What happens to a dream deferred?
Does it dry up
Like a raisin in the sun?
Or fester like a sore–
And then run?
Does it stink like rotten meat?
Or crust and sugar over–
like a syrupy sweet?
Maybe it just sags
like a heavy load.
Or does it explode?
In another lifetime, I am teaching kids about tidepools. We scavenge the shallow waters for crabs and urchins and the occasional elusive octopus. In this lifetime, it is late April and kids are still arriving. Every day is full of sun.
In a lifetime different than that, I am backpacking in Yosemite. I’d long dreamed about returning to the land of granite cliffs and illuminated valleys, and it feels weirdly poetic to come back to the place that was the culmination of my long, solo road trip. This time, however, I am not alone.
And in yet another lifetime, I am working in the Adirondacks this summer. I have a cadre of returning friends and the woods that I’ve been missing are there to welcome me back. The sunbutter is plentiful.
It is May, and none of this will happen.
It is OK. It is fine. (How are you? / Silence again. / Fine, fine, I mumble, fine, / unraveling like string…—Sandra Cisneros). This is the way life goes. Sometimes you get the luxury of making choices, but sometimes you don’t, sometimes circumstances rear their head and the future you carefully crafted becomes dust in a heartbeat. You can only plan so much. For much of life, you just have to ride it out.
Life has changed for everybody lately, but among my own circles of friends, some feel it more acutely. When you work seasonally, your job and housing and food are often intertwined. To lose a job means to become mapless, it means to sit in your car and look out the bug-splattered window and wonder where to go next. It means to uproot yourself, once again, and toss your fragile body into the wind and see where you land.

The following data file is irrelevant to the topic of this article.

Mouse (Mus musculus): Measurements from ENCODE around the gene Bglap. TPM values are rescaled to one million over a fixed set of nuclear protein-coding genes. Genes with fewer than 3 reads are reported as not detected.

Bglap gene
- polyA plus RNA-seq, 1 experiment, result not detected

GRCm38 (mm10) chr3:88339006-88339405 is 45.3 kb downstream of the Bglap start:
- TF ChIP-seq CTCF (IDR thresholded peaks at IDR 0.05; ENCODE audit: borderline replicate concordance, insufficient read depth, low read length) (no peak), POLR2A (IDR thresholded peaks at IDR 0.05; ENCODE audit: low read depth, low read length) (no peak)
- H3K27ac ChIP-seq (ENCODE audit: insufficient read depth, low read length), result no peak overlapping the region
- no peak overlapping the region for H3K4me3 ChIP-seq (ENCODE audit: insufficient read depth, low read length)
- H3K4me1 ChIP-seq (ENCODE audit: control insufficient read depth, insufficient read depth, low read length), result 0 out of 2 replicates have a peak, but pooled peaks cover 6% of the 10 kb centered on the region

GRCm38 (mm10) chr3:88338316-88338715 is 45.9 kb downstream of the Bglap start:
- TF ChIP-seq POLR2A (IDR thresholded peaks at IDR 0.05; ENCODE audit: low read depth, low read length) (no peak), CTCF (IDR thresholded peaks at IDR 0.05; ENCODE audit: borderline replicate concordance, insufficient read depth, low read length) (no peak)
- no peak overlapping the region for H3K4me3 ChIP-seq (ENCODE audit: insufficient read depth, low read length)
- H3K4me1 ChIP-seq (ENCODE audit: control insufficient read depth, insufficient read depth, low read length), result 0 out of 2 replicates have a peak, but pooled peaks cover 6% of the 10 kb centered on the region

Vast swaths of summer programs have been cancelled, and I’ve been thinking of all my seasonal-life friends, wishing I could hold them a little closer and promise them a safe and ripening future.
In a letter I received the other month, there was this one incredible line that lodged itself in my brain and I’ve been thinking about ever since: “. . . if I’m not careful, twenty years of these paychecks will go by and I’ll have done nothing but work for it. I think that is even more frightening, to know your future rather than to not know it.”
I think that is even more frightening, to know your future rather than to not know it.
…to know your future rather than to not know it.
I very much do not know my future. Not in any grand sense. Sometimes I wish I was one of those people who knew exactly what they wanted. But that’s not me. Sometimes I think I want something and then I get it and realize that’s not what I want at all, and then I have to start all over again. How do people do it? How do people know who they’re going to become?
This is all just to say that sometimes life sucks and you don’t get a choice. Things happen, and the only choice you have is how to react, what to do next. It’s OK to be disappointed. To be scared. To feel alone. It’s OK to look at your life and wish it was a little more sturdy, a little less susceptible to raging ocean currents.
I’ll be heading back east in a couple of weeks, and it feels strange to start over again in the midst of all this uncertainty. I have a place to go. I have stuff to do. But leaving this time feels different. Leaving this place. These people. The tattered dreams for what I hoped and longed for.
Onward & Outward
(I write about leaving allll the time. My all-time fav is this one, but this one is a solid more recent one, too.)